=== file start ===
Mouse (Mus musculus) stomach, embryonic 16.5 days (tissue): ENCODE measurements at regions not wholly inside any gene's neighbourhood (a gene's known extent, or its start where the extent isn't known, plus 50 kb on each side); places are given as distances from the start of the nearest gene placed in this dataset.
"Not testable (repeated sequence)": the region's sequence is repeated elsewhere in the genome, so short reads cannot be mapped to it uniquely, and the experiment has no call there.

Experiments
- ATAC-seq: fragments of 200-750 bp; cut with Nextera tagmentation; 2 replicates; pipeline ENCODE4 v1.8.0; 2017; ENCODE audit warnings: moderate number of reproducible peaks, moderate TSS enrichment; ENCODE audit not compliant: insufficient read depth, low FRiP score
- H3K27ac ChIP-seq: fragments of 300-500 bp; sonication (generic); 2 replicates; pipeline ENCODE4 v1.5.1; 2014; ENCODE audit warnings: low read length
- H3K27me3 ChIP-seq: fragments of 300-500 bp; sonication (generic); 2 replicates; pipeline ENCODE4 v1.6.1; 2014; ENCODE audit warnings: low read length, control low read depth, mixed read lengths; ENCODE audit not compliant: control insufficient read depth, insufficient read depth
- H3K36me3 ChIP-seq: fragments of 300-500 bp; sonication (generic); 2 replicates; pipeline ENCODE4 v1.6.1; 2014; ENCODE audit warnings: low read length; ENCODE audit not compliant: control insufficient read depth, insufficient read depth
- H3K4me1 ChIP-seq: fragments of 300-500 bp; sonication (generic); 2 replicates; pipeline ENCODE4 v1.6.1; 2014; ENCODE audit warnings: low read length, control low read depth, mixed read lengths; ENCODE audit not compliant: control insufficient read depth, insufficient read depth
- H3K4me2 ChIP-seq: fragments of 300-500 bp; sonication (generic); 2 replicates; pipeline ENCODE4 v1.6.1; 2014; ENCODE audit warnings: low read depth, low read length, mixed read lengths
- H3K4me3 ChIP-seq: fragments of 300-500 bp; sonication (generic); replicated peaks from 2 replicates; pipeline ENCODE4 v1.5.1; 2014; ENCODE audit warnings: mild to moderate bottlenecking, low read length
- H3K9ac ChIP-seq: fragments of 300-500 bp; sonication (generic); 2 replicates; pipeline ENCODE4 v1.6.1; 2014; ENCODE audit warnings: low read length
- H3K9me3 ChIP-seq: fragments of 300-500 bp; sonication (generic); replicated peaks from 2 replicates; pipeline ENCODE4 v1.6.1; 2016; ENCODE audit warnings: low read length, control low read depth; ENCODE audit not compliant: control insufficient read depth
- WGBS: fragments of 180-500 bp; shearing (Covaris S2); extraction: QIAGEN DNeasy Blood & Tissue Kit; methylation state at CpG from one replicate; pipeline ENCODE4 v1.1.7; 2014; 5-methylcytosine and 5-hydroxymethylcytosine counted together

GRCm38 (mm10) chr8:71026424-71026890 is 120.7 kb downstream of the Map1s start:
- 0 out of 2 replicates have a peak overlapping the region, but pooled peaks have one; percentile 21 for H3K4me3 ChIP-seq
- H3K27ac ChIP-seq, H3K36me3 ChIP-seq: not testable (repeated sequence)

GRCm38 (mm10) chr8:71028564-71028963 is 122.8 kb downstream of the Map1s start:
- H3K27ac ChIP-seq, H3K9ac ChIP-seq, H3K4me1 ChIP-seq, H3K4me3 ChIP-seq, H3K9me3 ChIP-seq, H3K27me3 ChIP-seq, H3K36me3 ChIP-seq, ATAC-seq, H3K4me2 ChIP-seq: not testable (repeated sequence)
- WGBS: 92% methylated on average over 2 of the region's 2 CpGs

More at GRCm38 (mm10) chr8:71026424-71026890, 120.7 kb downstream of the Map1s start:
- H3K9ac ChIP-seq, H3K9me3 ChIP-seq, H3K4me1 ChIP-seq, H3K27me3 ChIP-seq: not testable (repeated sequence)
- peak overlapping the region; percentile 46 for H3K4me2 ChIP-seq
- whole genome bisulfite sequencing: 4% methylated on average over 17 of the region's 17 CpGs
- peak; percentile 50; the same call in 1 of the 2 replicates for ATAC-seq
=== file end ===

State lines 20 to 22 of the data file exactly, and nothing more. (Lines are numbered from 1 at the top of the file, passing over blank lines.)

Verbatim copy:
More at GRCm38 (mm10) chr8:71026424-71026890, 120.7 kb downstream of the Map1s start:
- H3K9ac ChIP-seq, H3K9me3 ChIP-seq, H3K4me1 ChIP-seq, H3K27me3 ChIP-seq: not testable (repeated sequence)
- peak overlapping the region; percentile 46 for H3K4me2 ChIP-seq